I came down with a sharp sore throat on Friday that evolved into a head cold with coughing, sneezing and chills.
By this morning, I decided I would be finished being sick so I went for a run, just a short one.
|A cloud had settled beneath the mountains as the sun came up this morning|
On Friday, after teaching classes until 3, my throat was hurting and I really wanted a milk shake. Milk shakes are not something easily accessible in France. I had also missed lunch and we had no bread in the house.
At 3 in the afternoon in a small town, the odds of finding a restaurant to make food are very slim, okay they're non-existent. The restaurants stop serving around 2 and don't begin serving again until about 7:30.
I decided to travel to McDonalds in search of a late lunch and a milk shake. Normally, in the States, I would not eat at McDonalds but with my throat searing, I needed something comfortably familiar. Plus, McDonalds does serve food in the middle of the afternoon.
The only problem was that the closest McDonalds is 30 minutes away. Luckily, we now have a borrowed car, so I hopped behind the wheel and drove a few towns over.
I parked the car and went inside to order my meal on the computerized menu. Quelle horreur! No milk shakes in French McDonalds either. I settled for a coke and a fish sandwich. Instead of fries, I could choose little moon-shaped potatoes. I sat in the nearly desserted restaurant where a few teenage boys hung out after school and a few mothers of young children watched their kids climb on the playground.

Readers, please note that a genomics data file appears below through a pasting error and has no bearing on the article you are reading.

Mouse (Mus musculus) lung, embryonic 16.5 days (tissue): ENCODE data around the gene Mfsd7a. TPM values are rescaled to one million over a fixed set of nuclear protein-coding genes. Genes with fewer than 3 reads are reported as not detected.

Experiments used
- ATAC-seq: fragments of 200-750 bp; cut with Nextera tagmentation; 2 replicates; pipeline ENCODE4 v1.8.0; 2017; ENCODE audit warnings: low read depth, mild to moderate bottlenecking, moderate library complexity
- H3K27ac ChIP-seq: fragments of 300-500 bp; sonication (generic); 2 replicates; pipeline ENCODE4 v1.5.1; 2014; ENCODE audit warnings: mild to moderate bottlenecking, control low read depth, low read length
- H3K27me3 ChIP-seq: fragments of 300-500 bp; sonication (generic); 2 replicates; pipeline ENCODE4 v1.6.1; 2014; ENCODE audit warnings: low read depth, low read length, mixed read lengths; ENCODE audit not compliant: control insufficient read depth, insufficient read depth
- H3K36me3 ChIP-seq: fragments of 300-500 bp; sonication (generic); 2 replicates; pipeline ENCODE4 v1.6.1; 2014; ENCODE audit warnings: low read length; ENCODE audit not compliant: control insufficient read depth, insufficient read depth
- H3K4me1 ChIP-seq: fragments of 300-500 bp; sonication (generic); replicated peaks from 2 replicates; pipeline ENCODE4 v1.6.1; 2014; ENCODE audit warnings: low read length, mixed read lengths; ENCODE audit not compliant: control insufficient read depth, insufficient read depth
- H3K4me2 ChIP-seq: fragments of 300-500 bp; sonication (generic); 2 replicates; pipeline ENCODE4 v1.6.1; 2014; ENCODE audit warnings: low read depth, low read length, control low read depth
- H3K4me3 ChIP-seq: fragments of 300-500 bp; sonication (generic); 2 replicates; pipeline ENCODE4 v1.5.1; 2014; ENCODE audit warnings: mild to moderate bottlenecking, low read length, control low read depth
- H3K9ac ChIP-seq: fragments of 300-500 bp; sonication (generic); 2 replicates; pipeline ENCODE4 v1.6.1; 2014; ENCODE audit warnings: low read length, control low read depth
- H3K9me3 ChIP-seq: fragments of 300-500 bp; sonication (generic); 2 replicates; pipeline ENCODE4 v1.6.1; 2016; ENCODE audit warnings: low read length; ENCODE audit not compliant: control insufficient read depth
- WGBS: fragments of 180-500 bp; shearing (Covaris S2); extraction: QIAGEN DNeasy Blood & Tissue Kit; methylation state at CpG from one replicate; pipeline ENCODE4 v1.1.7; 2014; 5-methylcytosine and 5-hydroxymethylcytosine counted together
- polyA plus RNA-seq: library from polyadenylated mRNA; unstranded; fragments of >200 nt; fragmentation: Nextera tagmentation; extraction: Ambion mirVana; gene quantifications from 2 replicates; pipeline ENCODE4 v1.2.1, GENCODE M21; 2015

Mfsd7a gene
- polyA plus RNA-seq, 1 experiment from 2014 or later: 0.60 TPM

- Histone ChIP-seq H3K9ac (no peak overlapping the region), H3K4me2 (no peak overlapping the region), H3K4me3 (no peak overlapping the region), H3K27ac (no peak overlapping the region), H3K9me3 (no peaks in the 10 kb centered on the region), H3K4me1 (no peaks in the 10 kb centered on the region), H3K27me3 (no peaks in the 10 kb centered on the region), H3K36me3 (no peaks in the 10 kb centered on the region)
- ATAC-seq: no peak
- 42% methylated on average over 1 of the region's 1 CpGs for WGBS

On the drive home, I stopped at the grocery, looking for popsicles, which also would soothe my throat, but found none. I settled for ice cream before heading home.
On Sunday, after teaching 13 classes and eating mostly crackers, I decided that soup would really make me feel better - chicken noodle soup. Where could find chicken noodle soup in town?
Since it was Sunday after 12:30, all the grocery stores were closed, not just in our town but in most of Southwestern France.
I could get some from a restaurant, but most places aren't serving soup yet. They're very serious about summer menus, fall menus, winter menus. Soup is not offered on a summer menu.
But I thought of the Vietnamese restaurant in our town. If they were similar to Chinese restaurants in the States, they might offer some wonton soup. I started wheedling with Earl to go get me some.
At about the same time, the heavens opened with torrents of rain and rumblings of thunder.
I knew I wanted soup, but I wondered if I'd be able to eat it, my head was so stopped up.
I told my valiant husband to never mind the soup. Again, if we'd been home, it wouldn't have been a big deal to go to Noodles & Co to get a bowl of soup, or even the grocery store for a can of Campbells.
But trying to ask for "food to go" in another language, which Earl would have to do here, is tricky. Most places don't have takeaway, or à emporter, as the French say, at least not in our part of the country.
On Monday, Earl was gone all day on a hike. He left behind a croissant for me, but I only managed crackers again until the evening when I rallied to make pasta at around 5:30. Way too early for a French dinner, but I had to strike while I felt able to eat something.
I started talking about moving back home, and Earl reminded me that I always feel that way when I'm sick.
|That same cloud beneath the mountains -- I told you I hadn't left the house for four days|